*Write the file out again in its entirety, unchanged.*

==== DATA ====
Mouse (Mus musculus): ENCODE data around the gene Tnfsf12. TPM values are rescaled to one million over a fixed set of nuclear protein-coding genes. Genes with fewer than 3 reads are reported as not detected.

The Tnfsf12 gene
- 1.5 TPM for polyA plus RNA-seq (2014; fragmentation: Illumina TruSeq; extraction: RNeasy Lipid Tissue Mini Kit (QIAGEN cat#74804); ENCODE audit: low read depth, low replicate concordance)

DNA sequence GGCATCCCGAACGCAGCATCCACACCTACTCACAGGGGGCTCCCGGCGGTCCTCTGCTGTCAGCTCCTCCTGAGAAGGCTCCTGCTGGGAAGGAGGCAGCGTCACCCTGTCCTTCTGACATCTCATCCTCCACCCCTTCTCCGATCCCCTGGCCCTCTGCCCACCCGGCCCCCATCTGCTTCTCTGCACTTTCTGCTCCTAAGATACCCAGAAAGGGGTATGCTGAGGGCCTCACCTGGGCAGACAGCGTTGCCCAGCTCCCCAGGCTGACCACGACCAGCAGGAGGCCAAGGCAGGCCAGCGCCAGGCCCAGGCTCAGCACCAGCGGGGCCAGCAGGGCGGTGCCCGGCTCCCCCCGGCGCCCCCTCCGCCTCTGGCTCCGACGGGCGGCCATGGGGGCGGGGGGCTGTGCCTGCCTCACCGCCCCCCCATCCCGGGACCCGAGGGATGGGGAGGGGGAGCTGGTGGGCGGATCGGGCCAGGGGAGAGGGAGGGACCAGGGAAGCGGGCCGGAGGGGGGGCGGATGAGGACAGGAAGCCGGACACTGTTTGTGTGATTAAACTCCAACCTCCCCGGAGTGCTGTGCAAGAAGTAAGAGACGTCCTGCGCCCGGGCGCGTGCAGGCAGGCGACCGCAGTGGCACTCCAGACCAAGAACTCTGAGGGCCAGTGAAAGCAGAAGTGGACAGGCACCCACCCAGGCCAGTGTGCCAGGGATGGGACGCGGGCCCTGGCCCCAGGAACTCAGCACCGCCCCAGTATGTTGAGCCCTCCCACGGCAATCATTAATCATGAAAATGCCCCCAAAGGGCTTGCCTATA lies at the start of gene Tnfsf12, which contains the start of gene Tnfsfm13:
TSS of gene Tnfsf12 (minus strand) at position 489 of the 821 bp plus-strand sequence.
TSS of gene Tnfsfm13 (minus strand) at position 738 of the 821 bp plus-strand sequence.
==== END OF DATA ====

Mouse (Mus musculus): ENCODE data around the gene Tnfsf12. TPM values are rescaled to one million over a fixed set of nuclear protein-coding genes. Genes with fewer than 3 reads are reported as not detected.

The Tnfsf12 gene
- 1.5 TPM for polyA plus RNA-seq (2014; fragmentation: Illumina TruSeq; extraction: RNeasy Lipid Tissue Mini Kit (QIAGEN cat#74804); ENCODE audit: low read depth, low replicate concordance)

DNA sequence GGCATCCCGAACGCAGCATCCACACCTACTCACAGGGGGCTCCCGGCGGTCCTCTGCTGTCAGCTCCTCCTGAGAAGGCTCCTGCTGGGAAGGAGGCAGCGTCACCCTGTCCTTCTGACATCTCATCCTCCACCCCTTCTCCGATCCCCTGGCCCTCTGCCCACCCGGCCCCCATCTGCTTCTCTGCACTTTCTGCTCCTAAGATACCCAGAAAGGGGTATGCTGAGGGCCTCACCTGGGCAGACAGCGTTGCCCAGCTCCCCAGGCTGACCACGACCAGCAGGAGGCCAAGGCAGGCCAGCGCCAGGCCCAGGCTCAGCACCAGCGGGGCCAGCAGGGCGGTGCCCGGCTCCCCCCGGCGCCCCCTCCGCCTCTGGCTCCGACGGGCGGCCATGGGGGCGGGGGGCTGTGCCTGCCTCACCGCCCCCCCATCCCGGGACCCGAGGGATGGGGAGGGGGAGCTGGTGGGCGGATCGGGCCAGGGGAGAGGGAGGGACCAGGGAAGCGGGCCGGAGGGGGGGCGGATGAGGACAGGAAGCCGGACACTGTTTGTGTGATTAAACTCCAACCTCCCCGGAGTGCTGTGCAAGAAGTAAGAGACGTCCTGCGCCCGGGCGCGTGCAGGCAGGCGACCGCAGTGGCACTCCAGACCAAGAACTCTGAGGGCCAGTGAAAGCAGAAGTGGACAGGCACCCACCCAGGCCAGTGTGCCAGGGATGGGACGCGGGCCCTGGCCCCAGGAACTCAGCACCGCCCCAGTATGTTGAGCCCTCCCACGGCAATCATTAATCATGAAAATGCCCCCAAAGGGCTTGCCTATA lies at the start of gene Tnfsf12, which contains the start of gene Tnfsfm13:
TSS of gene Tnfsf12 (minus strand) at position 489 of the 821 bp plus-strand sequence.
TSS of gene Tnfsfm13 (minus strand) at position 738 of the 821 bp plus-strand sequence.